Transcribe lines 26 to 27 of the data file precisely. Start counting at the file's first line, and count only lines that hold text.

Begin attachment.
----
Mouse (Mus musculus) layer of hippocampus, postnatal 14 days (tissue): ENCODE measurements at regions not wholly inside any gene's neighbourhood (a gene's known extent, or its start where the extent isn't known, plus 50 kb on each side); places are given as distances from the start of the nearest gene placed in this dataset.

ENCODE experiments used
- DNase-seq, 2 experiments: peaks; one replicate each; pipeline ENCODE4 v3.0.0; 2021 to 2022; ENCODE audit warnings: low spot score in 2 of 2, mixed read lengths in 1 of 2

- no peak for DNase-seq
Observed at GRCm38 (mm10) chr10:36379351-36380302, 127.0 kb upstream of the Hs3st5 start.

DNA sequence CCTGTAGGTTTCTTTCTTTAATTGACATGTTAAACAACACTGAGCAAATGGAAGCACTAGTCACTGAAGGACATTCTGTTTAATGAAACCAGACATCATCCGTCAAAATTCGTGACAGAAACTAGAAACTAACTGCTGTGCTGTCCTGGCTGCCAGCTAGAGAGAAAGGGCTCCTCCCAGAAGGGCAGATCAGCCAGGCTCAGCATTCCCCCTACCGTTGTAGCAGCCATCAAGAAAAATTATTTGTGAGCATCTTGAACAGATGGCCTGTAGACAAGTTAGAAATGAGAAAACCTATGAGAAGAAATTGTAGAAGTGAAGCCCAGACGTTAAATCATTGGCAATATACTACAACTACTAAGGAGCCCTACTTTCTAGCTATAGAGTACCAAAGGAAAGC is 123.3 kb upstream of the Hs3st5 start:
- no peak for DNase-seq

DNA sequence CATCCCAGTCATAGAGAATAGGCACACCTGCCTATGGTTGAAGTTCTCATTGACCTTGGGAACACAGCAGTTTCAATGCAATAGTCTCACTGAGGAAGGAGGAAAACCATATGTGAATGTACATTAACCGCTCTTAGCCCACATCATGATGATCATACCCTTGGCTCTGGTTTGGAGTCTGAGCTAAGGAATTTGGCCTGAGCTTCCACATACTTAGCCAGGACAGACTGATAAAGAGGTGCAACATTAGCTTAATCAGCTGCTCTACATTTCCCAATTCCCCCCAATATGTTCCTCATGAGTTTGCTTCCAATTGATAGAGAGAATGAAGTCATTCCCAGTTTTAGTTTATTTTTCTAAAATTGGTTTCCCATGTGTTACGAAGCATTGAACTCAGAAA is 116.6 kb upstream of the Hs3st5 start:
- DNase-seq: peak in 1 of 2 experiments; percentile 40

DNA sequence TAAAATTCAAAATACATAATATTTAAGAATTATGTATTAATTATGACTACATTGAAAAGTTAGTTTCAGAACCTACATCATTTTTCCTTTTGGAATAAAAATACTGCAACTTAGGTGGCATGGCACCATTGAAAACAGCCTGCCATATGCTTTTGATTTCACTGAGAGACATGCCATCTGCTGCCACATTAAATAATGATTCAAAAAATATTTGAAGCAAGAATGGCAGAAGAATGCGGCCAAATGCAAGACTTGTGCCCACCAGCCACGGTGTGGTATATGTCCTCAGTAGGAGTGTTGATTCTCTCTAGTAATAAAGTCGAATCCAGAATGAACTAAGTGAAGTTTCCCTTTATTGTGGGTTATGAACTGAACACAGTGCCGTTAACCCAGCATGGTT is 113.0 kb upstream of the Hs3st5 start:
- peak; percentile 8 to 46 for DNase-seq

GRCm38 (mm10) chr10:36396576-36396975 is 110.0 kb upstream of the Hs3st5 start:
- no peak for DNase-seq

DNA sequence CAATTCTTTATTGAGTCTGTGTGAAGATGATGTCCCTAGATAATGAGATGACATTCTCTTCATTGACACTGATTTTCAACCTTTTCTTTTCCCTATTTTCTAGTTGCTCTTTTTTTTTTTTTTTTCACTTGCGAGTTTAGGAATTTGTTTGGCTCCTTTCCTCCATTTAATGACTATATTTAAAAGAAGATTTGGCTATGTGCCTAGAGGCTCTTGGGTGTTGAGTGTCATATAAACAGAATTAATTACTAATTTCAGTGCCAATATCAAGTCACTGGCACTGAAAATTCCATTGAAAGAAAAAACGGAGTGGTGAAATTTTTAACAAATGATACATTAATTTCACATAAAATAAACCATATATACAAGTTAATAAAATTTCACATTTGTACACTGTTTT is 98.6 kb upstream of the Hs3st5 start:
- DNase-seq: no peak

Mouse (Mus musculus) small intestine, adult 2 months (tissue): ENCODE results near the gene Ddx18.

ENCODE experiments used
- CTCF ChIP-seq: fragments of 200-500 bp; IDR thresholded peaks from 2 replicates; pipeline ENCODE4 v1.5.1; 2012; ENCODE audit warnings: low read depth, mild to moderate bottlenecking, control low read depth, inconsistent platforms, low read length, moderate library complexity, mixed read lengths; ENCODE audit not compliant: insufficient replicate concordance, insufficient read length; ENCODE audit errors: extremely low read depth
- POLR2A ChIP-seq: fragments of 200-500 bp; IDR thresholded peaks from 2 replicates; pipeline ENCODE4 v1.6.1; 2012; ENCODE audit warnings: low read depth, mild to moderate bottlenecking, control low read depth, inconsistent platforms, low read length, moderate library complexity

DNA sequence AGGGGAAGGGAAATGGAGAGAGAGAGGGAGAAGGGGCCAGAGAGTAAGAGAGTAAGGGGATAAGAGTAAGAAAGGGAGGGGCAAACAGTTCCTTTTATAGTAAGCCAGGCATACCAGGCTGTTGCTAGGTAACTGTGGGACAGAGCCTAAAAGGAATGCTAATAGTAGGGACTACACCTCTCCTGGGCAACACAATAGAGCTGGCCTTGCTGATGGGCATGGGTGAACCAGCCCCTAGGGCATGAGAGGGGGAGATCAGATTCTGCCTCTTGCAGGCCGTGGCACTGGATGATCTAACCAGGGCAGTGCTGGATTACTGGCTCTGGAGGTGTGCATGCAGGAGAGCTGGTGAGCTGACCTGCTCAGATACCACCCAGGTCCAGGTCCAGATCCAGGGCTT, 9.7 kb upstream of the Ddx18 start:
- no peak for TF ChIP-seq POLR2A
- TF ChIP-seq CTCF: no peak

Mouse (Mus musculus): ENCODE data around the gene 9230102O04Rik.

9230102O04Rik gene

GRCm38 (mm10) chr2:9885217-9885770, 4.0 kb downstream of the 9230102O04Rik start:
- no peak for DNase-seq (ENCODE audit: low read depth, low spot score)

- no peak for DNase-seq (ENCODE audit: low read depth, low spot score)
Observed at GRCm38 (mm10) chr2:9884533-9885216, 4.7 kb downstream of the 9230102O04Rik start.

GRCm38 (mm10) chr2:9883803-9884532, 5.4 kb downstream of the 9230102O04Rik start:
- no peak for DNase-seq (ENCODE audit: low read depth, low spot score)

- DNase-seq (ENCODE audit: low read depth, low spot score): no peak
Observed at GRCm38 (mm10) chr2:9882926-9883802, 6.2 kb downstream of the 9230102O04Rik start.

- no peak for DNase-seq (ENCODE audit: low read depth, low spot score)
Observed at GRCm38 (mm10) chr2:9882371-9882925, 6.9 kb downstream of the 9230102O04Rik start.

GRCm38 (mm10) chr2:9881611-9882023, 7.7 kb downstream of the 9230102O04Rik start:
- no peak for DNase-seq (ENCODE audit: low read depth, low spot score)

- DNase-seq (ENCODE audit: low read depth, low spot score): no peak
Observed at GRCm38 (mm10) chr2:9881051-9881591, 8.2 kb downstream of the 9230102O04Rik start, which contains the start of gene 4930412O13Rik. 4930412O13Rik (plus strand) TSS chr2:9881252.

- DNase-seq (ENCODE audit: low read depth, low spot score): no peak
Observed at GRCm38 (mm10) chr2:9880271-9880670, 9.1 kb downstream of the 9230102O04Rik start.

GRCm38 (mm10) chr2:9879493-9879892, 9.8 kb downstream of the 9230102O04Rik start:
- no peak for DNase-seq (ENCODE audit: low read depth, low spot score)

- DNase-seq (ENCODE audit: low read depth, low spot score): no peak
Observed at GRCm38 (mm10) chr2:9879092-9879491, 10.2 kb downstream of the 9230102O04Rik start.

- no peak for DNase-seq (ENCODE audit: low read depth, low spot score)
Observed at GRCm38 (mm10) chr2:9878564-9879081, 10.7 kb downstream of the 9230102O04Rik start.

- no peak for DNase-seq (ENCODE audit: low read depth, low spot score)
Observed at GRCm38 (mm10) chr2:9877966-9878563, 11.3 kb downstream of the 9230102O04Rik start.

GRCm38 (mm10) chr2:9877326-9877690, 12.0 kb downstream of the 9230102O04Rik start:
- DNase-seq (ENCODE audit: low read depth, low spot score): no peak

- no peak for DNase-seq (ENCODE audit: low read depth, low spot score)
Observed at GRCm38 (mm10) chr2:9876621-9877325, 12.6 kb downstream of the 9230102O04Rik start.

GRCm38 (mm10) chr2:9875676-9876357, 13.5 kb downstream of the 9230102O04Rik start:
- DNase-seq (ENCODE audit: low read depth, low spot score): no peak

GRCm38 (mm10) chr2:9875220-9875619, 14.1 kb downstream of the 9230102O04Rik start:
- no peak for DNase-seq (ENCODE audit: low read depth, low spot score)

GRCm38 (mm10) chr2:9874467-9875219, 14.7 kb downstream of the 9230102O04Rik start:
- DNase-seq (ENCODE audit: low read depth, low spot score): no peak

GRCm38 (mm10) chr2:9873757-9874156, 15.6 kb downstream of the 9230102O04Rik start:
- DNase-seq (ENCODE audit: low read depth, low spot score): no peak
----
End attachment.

- no peak for DNase-seq (ENCODE audit: low read depth, low spot score)

- no peak for DNase-seq (ENCODE audit: low read depth, low spot score)